This pic shows the rear running board which was constructed in the same manner. With the front and rear pieces in place I'll now be able to finish the fender. All that's required here is to weld the slits that allowed me to reshape the fenders closed. The fenders and running boards will be painted black and bolts will be replaced with ones that are also black. Note that I've moved the propane cylinder to the front running board. Now that I've figured out the kitchen layout this is likely where it will stay.

The welding magnet shows where I have to add a small extension to the bumper.




I'll probably tackle the utility box, and other things that will be mounted on the tongue next so more to follow.
 

PCO6

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I’ve made a bit of progress in the last week or so. Picking up where I left off, I added a small extension to the rear bumper for it to line up with the running board.




I then welded the slits I cut into the fenders shut. This really firmed them up.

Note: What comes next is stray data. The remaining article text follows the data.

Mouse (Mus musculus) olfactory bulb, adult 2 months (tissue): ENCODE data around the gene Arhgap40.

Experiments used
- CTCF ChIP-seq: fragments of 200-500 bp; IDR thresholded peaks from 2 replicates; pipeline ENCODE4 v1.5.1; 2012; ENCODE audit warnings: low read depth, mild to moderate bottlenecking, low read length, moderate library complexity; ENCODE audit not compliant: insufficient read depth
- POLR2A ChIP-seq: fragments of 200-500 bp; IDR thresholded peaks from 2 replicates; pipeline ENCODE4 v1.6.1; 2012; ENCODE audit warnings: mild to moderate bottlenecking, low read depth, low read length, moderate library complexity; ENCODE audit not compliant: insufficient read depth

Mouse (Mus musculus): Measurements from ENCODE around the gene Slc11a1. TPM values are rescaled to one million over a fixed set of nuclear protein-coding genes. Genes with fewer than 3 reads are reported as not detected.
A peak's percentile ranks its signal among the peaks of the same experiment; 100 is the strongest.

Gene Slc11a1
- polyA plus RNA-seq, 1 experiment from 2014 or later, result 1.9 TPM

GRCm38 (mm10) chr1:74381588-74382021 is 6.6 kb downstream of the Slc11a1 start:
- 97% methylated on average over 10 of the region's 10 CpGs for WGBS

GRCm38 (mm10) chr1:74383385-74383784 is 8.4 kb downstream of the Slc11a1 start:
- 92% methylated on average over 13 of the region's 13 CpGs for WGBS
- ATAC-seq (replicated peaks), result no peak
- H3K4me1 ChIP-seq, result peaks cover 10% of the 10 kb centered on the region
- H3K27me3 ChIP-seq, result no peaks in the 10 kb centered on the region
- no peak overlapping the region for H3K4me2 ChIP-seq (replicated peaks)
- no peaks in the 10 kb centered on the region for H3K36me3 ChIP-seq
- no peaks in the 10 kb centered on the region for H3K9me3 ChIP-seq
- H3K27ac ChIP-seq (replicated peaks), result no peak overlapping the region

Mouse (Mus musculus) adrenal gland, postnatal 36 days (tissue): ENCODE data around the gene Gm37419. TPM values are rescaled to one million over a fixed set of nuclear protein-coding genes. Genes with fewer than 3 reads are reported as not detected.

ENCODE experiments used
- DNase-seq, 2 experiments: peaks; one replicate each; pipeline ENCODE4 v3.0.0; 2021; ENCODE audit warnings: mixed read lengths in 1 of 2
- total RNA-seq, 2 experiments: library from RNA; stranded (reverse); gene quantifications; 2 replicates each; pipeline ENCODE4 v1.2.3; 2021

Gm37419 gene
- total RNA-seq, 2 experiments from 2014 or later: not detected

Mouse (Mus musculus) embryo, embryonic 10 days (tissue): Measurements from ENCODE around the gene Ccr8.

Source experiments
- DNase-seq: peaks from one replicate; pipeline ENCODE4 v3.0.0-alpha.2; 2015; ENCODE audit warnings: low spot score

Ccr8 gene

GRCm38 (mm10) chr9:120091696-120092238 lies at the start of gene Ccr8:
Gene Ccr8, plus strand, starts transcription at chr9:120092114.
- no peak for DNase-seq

I installed the fender on the left side and this is where things currently stand.







I made a bracket for the propane tank and installed it on the front left running board. It’s based on a couple of turnbuckles which makes it easy to remove the cylinder when needed. I have yet to make the lock which will secure one turnbuckle to the other so they won’t turn. The rubber pad is to elevate the cylinder above the running board (easier on the paint).







I added spot lights to the rear running boards. These will run off of the trailer battery and will be used to light the camp site when needed. There is a large thumbscrew on the underside of the running board which allows me to rotate the light and retighten it.